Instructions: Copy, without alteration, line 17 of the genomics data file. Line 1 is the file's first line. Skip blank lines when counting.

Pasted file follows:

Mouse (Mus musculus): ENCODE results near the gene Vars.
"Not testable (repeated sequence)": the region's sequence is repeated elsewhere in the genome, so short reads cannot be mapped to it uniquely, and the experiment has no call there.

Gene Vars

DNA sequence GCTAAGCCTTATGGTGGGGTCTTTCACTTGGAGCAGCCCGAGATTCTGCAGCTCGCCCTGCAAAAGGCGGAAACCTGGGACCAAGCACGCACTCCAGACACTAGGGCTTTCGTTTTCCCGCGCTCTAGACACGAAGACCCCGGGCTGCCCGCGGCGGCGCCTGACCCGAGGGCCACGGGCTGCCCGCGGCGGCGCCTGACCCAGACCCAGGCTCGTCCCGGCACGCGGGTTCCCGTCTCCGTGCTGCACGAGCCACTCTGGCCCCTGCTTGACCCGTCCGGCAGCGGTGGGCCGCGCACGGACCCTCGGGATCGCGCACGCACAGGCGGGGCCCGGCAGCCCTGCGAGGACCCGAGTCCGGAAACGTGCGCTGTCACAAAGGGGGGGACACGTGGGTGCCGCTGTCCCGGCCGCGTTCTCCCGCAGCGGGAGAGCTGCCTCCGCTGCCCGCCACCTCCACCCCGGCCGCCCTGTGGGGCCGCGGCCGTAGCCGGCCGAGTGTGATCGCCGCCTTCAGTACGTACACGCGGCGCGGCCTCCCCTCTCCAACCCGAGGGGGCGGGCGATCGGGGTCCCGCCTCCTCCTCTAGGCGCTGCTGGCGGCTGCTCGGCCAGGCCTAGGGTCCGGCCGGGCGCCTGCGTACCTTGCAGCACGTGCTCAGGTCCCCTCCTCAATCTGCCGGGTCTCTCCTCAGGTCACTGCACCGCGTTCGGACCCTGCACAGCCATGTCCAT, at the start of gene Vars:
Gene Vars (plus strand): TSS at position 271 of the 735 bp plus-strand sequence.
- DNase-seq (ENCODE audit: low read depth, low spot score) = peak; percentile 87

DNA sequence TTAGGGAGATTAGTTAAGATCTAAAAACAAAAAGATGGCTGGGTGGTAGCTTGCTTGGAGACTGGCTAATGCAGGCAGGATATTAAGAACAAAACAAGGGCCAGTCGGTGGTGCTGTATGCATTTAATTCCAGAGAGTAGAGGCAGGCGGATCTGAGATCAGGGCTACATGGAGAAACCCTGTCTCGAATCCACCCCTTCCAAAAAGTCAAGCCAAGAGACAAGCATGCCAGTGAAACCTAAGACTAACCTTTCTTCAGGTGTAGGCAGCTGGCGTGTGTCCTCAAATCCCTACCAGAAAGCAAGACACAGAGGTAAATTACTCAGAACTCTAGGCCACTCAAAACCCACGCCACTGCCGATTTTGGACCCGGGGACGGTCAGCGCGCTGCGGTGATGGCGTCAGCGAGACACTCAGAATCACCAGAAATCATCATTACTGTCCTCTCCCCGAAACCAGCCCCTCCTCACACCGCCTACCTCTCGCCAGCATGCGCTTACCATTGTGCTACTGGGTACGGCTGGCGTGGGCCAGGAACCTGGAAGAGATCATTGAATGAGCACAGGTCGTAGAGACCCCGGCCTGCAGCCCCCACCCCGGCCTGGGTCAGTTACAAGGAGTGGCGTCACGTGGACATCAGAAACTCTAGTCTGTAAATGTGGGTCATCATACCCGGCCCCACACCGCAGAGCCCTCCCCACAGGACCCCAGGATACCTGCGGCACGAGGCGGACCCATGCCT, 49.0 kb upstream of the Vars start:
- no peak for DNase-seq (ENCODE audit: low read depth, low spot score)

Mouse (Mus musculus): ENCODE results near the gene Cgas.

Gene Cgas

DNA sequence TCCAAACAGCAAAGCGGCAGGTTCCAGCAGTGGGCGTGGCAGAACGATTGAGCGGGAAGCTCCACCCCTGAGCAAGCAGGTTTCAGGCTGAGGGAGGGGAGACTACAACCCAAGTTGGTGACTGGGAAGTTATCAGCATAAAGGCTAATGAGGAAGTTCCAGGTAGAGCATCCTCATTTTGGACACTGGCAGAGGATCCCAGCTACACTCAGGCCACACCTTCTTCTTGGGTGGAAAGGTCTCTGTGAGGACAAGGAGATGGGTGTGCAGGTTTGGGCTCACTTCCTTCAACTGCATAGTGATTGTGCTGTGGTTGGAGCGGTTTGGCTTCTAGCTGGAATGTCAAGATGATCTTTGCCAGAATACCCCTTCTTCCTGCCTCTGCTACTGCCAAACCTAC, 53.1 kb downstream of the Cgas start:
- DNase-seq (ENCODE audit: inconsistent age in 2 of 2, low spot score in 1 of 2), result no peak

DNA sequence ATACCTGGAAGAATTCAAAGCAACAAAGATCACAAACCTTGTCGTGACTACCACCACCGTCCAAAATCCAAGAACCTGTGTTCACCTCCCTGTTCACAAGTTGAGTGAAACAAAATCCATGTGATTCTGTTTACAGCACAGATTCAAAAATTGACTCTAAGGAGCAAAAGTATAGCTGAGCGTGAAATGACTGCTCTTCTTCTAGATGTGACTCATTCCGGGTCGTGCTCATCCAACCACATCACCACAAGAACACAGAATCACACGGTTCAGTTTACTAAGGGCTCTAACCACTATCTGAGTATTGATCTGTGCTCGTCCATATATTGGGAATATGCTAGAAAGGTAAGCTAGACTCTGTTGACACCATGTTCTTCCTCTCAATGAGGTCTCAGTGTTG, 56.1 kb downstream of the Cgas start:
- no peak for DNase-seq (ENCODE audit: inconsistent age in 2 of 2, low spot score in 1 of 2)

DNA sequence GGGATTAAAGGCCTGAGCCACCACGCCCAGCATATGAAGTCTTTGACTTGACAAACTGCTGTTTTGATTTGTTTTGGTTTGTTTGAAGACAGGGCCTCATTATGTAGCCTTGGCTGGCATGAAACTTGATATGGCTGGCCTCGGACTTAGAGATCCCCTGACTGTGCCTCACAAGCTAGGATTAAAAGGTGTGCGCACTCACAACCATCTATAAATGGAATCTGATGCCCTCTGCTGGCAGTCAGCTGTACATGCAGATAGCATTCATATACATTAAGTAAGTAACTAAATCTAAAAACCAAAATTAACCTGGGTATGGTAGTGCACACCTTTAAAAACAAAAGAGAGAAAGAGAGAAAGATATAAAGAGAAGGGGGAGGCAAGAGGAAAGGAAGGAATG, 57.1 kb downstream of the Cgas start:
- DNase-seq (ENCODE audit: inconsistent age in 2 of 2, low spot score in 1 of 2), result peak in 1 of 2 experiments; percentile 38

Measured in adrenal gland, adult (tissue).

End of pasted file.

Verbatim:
Measured in adrenal gland, adult (tissue).